President Joe Biden on Wednesday hosted Australian Prime Minister Anthony Albanese for a pageantry-filled state visit aimed at deepening cooperation and emphasizing unity on issues dominating global attention, including the increased ambitions of China and the gruesome conflicts in the Middle East and Ukraine.
Both leaders made a point of acknowledging their shared support of Jerusalem and Kyiv early on in the daylong state visit.
"Together, we're standing with Israel against Hamas terrorism," Biden said. "We're standing with Ukraine against [Russian President Vladimir] Putin's tyranny. And we're providing and proving that democracy can deliver on the challenges that matter most to people's lives, from climate change to cancer."
Albanese highlighted those conflicts to emphasize that the two English-speaking liberal democracies hold shared ideals. This was the ninth meeting between the two since Albanese took office last year.
"In today's uncertain world, the alliance between Australia and the United States and the way that we stand steadfast against aggression — whether it be Russia's illegal invasion of Ukraine, or whether it be Hamas' terrorist attack on Israel — is something that can be relied upon for us to stand up for our common values," he said.
Those violent conflicts still cast a pall over the lavish state dinner, prompting first lady Jill Biden to tone down the entertainment. Originally, an upbeat, new wave band, the B-52s, was scheduled to perform, but members instead were invited to attend as guests. And the menu, she said, aimed to be suitably "comforting, reassuring and healing," consisting of butternut soup, beetroot salad and braised short ribs.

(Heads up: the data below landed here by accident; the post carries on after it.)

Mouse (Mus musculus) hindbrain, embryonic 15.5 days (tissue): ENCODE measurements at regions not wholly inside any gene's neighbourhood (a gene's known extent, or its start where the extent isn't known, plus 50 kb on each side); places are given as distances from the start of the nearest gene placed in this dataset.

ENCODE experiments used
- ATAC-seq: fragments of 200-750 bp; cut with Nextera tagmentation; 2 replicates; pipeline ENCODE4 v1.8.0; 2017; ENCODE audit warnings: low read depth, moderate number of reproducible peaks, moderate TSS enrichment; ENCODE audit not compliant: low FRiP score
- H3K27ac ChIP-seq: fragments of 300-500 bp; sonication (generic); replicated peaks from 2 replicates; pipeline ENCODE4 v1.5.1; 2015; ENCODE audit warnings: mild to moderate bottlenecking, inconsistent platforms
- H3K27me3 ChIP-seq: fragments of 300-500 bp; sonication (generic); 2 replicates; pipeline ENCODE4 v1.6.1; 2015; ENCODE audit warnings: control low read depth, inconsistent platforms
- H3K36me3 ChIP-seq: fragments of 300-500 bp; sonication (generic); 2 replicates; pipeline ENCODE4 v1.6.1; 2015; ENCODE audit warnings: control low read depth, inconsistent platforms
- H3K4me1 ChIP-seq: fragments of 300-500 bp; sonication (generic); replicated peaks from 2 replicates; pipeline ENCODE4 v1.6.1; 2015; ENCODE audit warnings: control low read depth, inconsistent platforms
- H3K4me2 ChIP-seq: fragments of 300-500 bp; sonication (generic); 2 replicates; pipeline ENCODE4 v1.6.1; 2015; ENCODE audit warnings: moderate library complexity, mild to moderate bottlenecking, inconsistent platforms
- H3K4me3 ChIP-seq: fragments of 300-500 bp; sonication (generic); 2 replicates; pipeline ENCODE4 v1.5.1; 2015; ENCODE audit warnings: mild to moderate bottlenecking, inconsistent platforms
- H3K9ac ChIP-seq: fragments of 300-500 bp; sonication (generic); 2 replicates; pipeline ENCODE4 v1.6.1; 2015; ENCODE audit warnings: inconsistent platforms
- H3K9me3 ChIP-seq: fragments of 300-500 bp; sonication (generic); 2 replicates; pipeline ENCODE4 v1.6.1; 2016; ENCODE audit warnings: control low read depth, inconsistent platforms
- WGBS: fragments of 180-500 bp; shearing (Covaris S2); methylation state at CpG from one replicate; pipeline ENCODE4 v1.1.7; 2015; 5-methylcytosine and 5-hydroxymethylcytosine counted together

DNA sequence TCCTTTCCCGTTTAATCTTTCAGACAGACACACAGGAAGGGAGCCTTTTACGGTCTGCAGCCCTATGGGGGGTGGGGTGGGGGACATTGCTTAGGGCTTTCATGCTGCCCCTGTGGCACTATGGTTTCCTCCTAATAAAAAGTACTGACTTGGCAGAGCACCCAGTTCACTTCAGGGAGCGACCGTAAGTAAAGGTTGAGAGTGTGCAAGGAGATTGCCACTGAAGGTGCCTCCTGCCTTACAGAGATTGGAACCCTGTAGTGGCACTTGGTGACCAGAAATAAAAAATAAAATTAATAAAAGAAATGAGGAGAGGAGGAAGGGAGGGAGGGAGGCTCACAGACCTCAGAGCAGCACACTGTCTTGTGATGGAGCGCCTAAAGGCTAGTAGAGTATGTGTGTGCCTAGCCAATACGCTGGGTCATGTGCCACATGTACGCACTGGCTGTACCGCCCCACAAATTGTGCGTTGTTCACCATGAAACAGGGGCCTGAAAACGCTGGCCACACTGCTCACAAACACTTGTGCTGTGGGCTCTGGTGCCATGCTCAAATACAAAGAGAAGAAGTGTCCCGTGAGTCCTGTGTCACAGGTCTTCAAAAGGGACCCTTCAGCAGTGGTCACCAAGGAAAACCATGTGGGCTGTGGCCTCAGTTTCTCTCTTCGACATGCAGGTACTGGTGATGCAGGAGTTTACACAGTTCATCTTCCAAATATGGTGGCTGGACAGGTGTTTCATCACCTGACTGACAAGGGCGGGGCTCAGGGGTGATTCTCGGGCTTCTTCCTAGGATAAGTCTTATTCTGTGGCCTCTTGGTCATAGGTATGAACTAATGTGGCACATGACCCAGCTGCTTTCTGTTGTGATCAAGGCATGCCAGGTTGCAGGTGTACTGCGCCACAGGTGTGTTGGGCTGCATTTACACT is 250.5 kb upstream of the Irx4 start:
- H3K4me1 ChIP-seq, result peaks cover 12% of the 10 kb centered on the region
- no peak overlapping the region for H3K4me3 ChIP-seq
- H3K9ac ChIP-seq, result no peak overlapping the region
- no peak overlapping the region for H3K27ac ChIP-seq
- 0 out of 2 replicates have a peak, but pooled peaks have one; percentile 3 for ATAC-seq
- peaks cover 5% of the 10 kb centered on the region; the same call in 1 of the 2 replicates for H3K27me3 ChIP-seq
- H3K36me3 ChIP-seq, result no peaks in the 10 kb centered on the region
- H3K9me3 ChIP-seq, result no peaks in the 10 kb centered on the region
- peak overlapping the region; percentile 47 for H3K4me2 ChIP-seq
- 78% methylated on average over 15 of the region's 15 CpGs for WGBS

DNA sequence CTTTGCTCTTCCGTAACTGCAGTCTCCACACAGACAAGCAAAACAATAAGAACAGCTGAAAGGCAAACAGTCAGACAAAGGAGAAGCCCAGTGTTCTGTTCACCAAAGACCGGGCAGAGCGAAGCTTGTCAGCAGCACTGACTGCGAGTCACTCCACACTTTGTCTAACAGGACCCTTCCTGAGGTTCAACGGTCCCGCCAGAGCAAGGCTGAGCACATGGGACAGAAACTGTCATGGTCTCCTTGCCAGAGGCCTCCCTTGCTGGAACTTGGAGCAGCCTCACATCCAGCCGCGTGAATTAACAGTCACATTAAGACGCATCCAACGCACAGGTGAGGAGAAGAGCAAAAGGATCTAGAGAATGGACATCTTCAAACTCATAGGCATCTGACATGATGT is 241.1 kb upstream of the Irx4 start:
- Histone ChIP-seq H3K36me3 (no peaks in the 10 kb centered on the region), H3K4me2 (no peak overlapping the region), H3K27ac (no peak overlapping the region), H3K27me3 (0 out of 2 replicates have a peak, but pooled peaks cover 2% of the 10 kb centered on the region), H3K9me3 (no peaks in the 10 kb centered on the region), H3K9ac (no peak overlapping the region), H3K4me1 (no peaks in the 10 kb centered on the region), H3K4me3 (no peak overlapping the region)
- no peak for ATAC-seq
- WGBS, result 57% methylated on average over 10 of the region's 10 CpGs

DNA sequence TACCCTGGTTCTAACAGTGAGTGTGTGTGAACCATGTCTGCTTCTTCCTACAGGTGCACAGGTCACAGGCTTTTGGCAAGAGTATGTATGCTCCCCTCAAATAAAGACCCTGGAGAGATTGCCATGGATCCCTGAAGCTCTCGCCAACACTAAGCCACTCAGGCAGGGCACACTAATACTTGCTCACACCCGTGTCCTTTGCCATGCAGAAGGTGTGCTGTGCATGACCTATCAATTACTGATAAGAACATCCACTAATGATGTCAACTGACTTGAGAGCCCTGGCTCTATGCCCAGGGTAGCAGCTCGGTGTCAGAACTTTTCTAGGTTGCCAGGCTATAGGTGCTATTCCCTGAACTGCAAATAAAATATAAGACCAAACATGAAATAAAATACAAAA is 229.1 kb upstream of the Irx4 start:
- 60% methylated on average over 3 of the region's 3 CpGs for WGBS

Biden said the state visit offered the two countries a chance to "double down" on their cooperation, which includes technological, scientific and military endeavors.
The two leaders also cited their efforts to counter a shared adversary — China — with Biden warning Beijing about its recent harassment of Philippine vessels in the South China Sea. Any attacks, he said, would invoke the U.S.'s mutual defense treaty with the Southeast Asian archipelago.
In 2021, Biden forged a trilateral security partnership with Australia and Britain called AUKUS that provides for U.S. nuclear technology to power conventionally armed Australian submarines. On Wednesday, Biden said he was "confident" Congress would fund AUKUS.
"It's overwhelmingly in our interest," he said. "When ... we put together the deal, I was asked by [Chinese President] Xi Jinping were we just trying to surround China. I said, 'No, we're not surrounding China. We're just making sure that the sea lanes remain open.' He doesn't get to unilaterally be able to change the rules of the road in terms of what constitutes international airspace and water space, et cetera. And so, that's what this is all about."
Analysts said all of this was being watched closely not only in Beijing, Canberra and Washington, but also in the region being courted by all three: the many diffuse island nations that dot the Pacific Ocean. Biden hosted many of those leaders last month.
"It's also interesting to see how it plays out in the Pacific," said Gordon Peake, a senior adviser for the Pacific islands at the U.S. Institute of Peace. "Some leaders are lukewarmly for AUKUS. Others are kind of ambivalent towards AUKUS. There's an awful lot of opposition to AUKUS within the region, as well, particularly the nuclear submarines — the fact that they're nuclear-powered but conventionally armed."
Albanese will embark soon on another high-profile visit. He recently announced he would visit Beijing and Shanghai in early November to meet with Xi.